Hear them roar
‘The Other Woman’ offers three actresses a chance to strut their stuff in a comedy about revenge
By Carl Kozlowski 04/23/2014
Women can do just about anything in movies these days. Just think of Scarlett Johansson kicking as much ass as the male superheroes in the Marvel Comics movies, or Meryl Streep going toe-to-toe with every great actor on the planet, often topping their performances. But until the success of “Bridesmaids” a couple years back, women were never really allowed to run as wild as men in comedies.
With its massive box-office grosses and two Oscar nominations, “Bridesmaids” flipped the script for women and has given rise to hits like “Identity Thief” and “The Heat,” films in which women were able to bring the funny in full force.
“The Other Woman” is trying to follow their lead and to do so without Melissa McCarthy, who starred in all three of the abovementioned films. And thanks to ace comic turns from its lead duo of Cameron Diaz and Leslie Mann, the uneven yet sometimes hilarious film succeeds more often than it fails.
“Woman” stars Diaz as Carly, a tough-as-nails New York lawyer with a strict set of rules when it comes to men and relationships. When she meets a rich and hopelessly handsome guy named Mark (Nikolaj Coster-Waldau), she breaks all her rules and falls for him, but then discovers he’s married. She learns this after attempting to surprise him with a booty call at his Connecticut home and instead finds his wife Kate (Leslie Mann) answering the door.
While Carly wants to just leave in shame and get on with her lonely life, Kate won’t let her off the hook. She shows up at Carly’s law firm and has a very funny panic attack that convinces Carly to leave work and speak with her in-depth. Bonding over way too many drinks and the fact that they’ve been two-timed by the same guy, they start forming a friendship that at first merely helps them forgive and forget.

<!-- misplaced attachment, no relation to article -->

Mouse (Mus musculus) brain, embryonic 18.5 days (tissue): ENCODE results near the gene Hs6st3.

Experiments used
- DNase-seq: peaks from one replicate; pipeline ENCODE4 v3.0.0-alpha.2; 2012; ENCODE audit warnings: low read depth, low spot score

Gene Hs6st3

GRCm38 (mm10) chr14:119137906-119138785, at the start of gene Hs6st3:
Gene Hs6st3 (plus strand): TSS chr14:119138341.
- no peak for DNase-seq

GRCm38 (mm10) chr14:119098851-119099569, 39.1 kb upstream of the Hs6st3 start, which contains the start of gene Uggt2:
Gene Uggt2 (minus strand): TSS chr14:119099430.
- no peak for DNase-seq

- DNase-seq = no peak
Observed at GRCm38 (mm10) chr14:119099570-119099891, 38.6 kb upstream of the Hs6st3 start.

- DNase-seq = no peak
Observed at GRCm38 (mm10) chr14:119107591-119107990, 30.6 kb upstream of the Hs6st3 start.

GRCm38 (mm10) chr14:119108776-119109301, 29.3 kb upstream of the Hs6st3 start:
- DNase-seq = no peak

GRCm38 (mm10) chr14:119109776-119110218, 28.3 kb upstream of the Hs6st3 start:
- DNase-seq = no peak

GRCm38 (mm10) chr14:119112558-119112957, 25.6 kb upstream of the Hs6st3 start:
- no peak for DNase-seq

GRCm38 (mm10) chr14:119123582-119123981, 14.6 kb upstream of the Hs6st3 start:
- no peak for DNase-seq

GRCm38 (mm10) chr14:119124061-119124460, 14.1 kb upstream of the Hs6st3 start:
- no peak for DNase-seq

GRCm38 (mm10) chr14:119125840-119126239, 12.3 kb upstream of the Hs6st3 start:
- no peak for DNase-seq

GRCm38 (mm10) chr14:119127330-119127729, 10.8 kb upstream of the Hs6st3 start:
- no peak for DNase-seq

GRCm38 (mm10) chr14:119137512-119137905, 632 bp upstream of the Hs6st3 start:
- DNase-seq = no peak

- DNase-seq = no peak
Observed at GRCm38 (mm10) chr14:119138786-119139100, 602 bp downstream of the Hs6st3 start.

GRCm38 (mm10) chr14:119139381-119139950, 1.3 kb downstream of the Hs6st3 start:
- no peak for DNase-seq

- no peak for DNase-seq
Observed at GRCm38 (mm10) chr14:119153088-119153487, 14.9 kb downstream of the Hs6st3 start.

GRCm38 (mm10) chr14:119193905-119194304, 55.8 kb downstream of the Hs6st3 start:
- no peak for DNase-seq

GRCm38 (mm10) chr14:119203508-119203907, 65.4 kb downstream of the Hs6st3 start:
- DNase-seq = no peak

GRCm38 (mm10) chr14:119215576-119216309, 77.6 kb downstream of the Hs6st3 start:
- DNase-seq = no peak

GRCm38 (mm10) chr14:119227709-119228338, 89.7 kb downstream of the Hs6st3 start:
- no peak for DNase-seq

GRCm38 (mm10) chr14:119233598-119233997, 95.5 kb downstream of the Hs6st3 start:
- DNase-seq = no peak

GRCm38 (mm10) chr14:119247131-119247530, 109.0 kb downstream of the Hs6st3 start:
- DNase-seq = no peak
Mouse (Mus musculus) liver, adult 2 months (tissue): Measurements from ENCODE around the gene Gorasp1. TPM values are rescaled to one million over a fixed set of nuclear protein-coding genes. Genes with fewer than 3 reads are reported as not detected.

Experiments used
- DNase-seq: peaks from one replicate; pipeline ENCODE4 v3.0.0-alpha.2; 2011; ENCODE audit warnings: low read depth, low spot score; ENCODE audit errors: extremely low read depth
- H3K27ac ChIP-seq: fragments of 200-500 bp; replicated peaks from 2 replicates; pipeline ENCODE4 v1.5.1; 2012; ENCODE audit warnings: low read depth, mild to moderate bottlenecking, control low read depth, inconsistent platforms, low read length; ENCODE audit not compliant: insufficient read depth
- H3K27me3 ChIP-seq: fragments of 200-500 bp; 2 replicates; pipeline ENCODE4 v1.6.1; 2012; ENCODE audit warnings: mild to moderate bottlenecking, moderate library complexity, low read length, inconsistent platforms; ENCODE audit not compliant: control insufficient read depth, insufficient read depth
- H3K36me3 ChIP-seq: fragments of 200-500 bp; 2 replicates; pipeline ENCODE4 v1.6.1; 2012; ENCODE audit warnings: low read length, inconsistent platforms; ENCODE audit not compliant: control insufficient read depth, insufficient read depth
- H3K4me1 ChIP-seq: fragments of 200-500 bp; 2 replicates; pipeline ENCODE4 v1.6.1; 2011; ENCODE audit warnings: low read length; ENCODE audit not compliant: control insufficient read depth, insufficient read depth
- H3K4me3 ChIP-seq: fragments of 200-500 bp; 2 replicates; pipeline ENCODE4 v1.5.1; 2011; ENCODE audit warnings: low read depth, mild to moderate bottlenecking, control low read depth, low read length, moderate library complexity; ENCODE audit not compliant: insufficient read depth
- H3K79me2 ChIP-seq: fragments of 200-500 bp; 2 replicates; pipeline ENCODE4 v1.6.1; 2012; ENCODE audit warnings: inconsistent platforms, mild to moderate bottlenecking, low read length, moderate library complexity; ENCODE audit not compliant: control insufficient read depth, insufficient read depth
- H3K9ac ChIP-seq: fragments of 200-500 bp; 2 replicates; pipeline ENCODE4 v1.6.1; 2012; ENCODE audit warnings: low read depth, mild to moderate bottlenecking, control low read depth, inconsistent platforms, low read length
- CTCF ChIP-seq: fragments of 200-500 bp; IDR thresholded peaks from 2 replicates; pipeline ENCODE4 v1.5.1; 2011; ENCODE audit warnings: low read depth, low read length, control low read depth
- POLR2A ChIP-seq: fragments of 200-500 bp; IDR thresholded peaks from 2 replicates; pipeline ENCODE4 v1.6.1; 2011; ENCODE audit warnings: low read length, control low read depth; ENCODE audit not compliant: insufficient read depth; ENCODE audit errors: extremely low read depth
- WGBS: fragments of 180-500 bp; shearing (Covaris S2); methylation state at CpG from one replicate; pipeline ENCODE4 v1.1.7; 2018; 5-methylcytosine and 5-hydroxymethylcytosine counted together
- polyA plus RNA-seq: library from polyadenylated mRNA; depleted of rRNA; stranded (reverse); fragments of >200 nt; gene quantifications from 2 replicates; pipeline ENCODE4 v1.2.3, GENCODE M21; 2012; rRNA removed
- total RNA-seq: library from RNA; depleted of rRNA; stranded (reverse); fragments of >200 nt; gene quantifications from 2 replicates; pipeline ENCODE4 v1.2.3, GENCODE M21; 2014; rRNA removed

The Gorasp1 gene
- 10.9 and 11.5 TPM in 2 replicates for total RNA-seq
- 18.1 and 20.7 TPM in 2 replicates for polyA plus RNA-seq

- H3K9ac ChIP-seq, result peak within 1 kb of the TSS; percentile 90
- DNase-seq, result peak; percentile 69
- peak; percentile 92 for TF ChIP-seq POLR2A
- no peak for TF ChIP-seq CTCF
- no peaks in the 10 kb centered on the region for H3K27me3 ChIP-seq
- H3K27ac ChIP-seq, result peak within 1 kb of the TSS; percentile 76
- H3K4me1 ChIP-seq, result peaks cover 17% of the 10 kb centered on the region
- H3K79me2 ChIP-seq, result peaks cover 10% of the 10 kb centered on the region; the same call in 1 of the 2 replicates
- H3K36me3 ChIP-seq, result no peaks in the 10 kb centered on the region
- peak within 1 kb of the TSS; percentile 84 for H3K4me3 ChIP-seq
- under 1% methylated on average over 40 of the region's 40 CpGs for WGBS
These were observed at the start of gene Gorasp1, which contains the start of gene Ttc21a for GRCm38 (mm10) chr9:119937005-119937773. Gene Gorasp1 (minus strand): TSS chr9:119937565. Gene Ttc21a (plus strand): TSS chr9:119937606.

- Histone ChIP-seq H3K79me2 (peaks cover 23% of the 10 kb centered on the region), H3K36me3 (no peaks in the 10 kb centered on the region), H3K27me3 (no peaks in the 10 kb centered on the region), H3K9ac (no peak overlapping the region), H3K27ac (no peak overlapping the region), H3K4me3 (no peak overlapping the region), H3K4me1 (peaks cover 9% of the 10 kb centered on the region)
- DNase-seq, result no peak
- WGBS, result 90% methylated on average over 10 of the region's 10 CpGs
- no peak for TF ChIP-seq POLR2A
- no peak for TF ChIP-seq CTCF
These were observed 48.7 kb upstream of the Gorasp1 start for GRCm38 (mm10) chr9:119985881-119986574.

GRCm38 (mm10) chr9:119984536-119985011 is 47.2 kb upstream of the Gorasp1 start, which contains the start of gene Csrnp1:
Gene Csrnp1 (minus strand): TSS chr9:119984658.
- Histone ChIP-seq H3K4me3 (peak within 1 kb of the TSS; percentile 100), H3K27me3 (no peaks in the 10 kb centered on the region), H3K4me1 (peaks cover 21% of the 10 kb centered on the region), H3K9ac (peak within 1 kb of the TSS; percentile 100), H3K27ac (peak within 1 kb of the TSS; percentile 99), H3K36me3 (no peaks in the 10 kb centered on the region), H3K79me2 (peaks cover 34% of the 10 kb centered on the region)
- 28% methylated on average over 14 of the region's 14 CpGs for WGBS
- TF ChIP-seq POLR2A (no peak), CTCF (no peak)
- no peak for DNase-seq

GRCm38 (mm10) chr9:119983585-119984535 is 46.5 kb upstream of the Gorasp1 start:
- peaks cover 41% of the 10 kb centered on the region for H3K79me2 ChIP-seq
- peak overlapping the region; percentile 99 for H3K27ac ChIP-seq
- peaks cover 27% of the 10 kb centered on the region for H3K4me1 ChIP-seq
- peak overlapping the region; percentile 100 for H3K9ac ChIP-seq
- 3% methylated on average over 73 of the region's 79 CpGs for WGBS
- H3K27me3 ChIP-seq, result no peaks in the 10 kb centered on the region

But then they find out about Amber (Kate Upton), yet another mistress of Mark’s who doesn’t realize she’s also being cheated on by the sleazeball. They convince Amber to join them in exacting revenge on Mark, leading to a string of humorous episodes that range from gross-out moments — slipping him laxatives until he destroys his pants in a restaurant bathroom — to clever ones that involve taking him down as a dirty businessman by exposing his empire as a fraud.
“Woman” is way better than its terrible TV ads would indicate, because it suffers from the same problem as many other raunchy comedies: The best moments can’t be shown on network television. As comedians, the three actresses are spot-on throughout, with Mann particularly impressive with both her physical comedy and elastic facial expressions.
Coster-Waldau must be an incredibly good sport, because his character Mark endures an unbelievable string of humiliations from our heroines. Yet the movie does have its weak moments, with a couple too many sappy scenes of the women moping and hugging as soft-pop songs play in the background, and a couple of the physical-comedy scenes going a little too far to work without inducing audience eye rolls.
Overall, however, “The Other Woman” provides a refreshing alternative to the current crop of films that includes three Christian-themed movies and Captain America dominating the marketplace. With no other big comedies coming until close to Memorial Day, at least this movie offers a chance to have a few laughs.